Move over San Francisco
Flashback to Dunedin
I’ve been meaning to post about my last day in Dunedin because I did something cool with Elena. We went to Baldwin Street, the STEEPEST STREET IN THE WORLD.
When I think of steep streets (I want to say “sheep streets” whenever I reread that), I think of San Francisco. That was the first place I learned about parking brakes and why we use them. I remember my dad explaining to me the difficulties of driving a stick shift, how you have to put on the emergency break while waiting at a red light in San Fran, and then take the break off only when the engine catches so as not to roll into the car behind you. At the time, I was ten years old, and we didn’t own a standard vehicle, so I had absolutely no idea what he was talking about—and until then, I’d never even known there was such thing as an “emergency brake”—but I remembered that story years later when I got my first car, a ’99 Cougar with a stick shift. I thought about how I could never drive in San Francisco.
ANYWAY, the idea of being on a street that’s steeper than those in the land of cable cars and golden gates intrigued me.
From first glance, it doesn’t look too foreboding (note: The street is in the distance. I always look to the right and think, “Wow, that’s not steep at all,” and then I realize I’m looking in the wrong place), but I still felt like quoting the Titanic lookout guy when he says: “Iceberg, straight ahead!”
Granted, it’s not the longest street in the world, but the incline was, in fact, remarkably vertical, and because it had been raining, at one point I was afraid my flip flops would lose traction and I would slip and crack a kneecap.
Here is a picture that was taken semi-near the steepest gradient. I find that pictures don’t really capture the essence of steep streets, but I tried. The palm tree looks like a dwarf.
The street levels off as you approach the top, so people will never truly understand how harrowing the adventure was, but we still got a victory picture. Hooray.
Clubbing in Queenstown
Well, I’ve made my dancing mark. In Queenstown, there’s a party every night. Of course, I have been given the 6:30 am shift the entire week, and while the young, wild, and free person would say, “Duh, stay up all night,” the old, lame, I-really-enjoy-sleep person says, “I’ll wait until my weekend, thanks.“
My first night out was a basic introduction. I was sold on the first place we went to, Winnie’s, because after they stopped playing Vanilla Ice (okay, relax. I like the song, but you can’t dance to it) they played continuously good dancing songs. My friends Nicole and Manu, the latter of whom had just taught me how to curse in Bovarian, wanted to meet their friends at another bar/club, and I whined a lot. Then Rihanna, “We found love,” came on, and I couldn’t leave. I get so pumped up by that song! It makes me smile just thinking about it (and maybe I’m listening to it on YouTube right now. You should too.)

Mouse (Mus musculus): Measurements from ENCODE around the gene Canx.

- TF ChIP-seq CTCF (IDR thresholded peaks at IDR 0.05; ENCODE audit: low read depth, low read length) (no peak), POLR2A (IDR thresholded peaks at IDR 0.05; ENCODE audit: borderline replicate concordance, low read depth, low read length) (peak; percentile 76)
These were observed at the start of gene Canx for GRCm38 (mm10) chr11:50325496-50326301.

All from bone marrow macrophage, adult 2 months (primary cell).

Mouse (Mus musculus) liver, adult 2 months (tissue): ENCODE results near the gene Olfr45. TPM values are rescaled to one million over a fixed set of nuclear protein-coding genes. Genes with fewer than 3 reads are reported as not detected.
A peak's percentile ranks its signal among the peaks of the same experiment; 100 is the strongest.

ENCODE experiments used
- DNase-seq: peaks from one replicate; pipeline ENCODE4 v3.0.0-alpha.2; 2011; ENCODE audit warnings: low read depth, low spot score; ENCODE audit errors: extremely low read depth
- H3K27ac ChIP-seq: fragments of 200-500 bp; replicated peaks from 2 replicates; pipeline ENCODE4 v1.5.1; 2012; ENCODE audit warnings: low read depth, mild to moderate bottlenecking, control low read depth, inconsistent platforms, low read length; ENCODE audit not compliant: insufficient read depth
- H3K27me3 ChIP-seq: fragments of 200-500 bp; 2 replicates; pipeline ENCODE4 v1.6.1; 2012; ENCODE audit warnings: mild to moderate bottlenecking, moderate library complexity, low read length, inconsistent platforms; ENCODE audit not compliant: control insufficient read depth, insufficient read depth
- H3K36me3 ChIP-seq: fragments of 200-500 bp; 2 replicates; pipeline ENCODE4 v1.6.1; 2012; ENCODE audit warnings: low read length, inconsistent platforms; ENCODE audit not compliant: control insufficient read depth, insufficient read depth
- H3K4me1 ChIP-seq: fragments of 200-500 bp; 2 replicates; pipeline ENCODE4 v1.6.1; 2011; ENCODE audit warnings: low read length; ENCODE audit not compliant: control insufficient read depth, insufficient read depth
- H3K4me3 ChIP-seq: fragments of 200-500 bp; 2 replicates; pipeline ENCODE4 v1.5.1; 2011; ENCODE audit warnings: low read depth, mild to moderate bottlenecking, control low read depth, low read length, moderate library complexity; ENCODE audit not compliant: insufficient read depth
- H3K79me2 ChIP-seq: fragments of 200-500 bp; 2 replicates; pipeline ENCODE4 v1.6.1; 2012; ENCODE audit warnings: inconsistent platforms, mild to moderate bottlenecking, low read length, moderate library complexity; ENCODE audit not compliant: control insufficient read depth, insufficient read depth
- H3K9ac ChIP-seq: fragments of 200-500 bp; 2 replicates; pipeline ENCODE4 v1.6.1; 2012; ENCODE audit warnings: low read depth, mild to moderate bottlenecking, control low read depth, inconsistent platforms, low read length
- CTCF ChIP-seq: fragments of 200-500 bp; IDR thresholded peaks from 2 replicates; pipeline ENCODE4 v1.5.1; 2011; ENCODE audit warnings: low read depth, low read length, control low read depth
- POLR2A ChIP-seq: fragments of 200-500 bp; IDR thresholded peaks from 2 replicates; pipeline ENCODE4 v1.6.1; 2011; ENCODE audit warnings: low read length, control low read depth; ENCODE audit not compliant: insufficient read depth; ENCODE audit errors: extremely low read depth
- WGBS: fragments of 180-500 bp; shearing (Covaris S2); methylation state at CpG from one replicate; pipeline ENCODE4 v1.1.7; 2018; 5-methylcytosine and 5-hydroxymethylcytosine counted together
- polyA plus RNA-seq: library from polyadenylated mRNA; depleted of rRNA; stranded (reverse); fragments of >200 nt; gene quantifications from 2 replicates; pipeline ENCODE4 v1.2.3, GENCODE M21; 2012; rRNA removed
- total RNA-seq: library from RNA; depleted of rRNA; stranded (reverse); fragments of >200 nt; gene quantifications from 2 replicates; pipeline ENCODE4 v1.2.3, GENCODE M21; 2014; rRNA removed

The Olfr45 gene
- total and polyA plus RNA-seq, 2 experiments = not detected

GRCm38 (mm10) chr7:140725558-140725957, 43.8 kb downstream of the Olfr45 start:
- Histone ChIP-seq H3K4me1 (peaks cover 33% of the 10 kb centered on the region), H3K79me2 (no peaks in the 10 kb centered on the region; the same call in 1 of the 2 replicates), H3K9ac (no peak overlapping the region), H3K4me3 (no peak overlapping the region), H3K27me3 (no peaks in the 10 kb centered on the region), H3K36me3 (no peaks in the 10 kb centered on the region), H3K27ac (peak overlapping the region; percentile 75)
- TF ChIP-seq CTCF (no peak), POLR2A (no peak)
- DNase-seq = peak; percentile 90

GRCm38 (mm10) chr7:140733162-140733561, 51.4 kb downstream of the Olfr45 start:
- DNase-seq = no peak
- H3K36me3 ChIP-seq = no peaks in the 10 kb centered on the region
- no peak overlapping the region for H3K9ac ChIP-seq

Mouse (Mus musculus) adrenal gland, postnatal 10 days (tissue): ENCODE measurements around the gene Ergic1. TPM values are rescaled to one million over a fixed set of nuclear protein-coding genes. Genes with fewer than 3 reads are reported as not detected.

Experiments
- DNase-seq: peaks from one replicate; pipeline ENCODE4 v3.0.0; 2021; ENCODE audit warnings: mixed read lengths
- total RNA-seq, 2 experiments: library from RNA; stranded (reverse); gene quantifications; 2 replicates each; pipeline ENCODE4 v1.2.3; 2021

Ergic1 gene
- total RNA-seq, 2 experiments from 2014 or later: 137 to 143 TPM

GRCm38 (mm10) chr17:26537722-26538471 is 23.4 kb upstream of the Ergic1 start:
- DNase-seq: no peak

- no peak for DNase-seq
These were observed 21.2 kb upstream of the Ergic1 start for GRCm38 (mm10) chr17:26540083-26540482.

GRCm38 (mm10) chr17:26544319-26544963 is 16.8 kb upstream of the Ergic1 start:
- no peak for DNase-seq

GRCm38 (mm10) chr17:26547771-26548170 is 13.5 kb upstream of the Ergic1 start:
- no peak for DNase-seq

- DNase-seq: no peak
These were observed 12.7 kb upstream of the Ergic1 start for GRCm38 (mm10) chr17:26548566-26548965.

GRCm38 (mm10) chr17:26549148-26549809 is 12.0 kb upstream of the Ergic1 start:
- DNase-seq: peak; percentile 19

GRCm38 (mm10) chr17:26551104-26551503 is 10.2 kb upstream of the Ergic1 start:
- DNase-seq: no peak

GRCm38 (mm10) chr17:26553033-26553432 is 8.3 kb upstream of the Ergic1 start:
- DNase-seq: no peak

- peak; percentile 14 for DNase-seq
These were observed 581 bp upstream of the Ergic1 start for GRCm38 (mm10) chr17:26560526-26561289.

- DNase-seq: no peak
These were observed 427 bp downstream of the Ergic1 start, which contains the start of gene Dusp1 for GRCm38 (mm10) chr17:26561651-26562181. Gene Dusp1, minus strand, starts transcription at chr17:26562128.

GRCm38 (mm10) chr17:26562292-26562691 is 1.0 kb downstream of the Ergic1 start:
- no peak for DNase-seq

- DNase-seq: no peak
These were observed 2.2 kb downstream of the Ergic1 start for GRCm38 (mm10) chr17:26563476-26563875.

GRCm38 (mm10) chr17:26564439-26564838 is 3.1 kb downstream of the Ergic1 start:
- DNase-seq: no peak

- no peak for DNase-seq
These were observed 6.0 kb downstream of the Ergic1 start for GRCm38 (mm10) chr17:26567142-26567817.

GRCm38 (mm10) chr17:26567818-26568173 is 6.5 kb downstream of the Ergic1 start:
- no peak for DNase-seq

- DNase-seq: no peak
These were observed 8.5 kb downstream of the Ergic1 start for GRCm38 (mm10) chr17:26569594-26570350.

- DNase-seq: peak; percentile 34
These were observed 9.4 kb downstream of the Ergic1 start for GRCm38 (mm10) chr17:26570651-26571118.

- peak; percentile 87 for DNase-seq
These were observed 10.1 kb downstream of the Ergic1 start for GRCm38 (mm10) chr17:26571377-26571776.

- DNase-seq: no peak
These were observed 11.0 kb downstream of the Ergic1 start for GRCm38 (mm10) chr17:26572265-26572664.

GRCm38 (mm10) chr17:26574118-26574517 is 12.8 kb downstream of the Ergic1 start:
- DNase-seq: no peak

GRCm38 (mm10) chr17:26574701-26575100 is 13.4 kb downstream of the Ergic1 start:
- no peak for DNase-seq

After that, I was content to leave.
We went to Subculture, a place with a cover charge, because we knew a guy (we = Nicole) who could get us in for free. It was very…European. Dark and underground and techno-y. I immediately became fatigued and left.
This past weekend, we started at Buffalo.
This time, Nicole and I met up with Brazilian Ana, who hits the dance floor every Thursday-Saturday, and I won’t lie—I was intimidated. She’s got South American moves, hellooo.
Buffalos is, in my opinion, the perfect size. We won’t highlight the fact that there was a pole on one side of the room that certain (unprofessional) patrons would experiment with. Some of you may be disappointed to know, I did not attempt to use the pole this time (don’t worry about it, mom. I took a class once. Nbd.)
I did, however, end up on a table. It was more a large picnic table than a slinky round table and/or bar you might be envisioning, and I stayed mostly on the bench part of it because there was a ceiling beam that cut through the center. And I ONLY got up there to escape the 19-year-old boys who were trying to paw me and look into my eyes with that borderline creepy stare.
One gross event: some guy who was dancing (or rather, bobbing back and forth while fist pumping) on the picnic table beside me asked where I was from, then threw his arm around me and squeezed me to him, like a sideways friendly hug, face-to-face. Only he was profusely sweating, even on his face, and when I pulled away, I could physically wipe a layer of moisture off of me. I felt like Ben Stiller in Along Came Polly where that sweaty guy’s stomach rubs down Stiller’s face during the basketball scrimmage, and I imagine we shared a similar expression.
One flattering request: When I got off of the table, either because of the aforementioned incident or another reason, someone stopped me and said please go back up there. You’re a really good dancer.
One observation: Peter, my Dutch friend, said, “You act shy, but you can’t really be shy if you dance that way.”
By the way [mom], I’m not Coyote Ugly dancing. I just like to start the dance party. And perhaps disappointingly, I’m usually sober while doing this. (I did have two shots of black Sambuca because they were free, but that was all…)
And YET, I was still surprised when I woke up the next morning and saw Bovarian cursing written on my arm.